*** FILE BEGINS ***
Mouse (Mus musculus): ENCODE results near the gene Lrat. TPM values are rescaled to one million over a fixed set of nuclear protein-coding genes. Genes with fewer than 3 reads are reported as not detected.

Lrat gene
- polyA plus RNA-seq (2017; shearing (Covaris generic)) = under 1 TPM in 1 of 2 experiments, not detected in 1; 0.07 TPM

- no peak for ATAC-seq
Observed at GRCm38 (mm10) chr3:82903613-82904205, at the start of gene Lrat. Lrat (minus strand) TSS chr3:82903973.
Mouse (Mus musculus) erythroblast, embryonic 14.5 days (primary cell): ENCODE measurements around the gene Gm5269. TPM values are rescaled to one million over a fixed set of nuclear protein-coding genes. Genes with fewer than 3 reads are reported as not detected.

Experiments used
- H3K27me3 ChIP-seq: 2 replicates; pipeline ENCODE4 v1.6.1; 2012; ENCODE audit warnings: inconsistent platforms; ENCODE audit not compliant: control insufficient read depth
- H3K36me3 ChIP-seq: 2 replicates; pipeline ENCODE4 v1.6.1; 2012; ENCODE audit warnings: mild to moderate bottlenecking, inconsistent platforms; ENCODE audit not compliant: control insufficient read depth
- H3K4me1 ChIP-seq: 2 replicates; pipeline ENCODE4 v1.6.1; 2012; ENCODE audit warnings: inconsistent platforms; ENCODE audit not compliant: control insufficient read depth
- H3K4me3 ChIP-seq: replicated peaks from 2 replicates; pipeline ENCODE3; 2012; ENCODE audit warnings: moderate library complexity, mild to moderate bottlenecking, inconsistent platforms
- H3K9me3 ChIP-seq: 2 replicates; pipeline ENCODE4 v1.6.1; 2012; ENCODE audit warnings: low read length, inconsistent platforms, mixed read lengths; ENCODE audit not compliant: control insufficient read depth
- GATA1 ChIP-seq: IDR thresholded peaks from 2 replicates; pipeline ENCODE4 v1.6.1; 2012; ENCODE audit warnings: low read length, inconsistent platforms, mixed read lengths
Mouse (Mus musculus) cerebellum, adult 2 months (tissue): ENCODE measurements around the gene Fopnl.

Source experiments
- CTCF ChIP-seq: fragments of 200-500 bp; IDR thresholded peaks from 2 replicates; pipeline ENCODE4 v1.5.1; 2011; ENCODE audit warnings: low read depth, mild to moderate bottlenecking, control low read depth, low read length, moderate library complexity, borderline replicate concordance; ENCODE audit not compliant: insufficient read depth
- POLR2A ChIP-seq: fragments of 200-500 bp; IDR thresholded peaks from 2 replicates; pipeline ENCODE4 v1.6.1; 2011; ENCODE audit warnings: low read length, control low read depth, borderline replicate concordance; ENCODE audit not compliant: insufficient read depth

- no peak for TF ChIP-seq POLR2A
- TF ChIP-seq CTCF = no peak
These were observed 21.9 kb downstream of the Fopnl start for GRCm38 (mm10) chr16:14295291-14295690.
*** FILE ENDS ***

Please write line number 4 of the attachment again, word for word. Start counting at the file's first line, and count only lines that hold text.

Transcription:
- no peak for ATAC-seq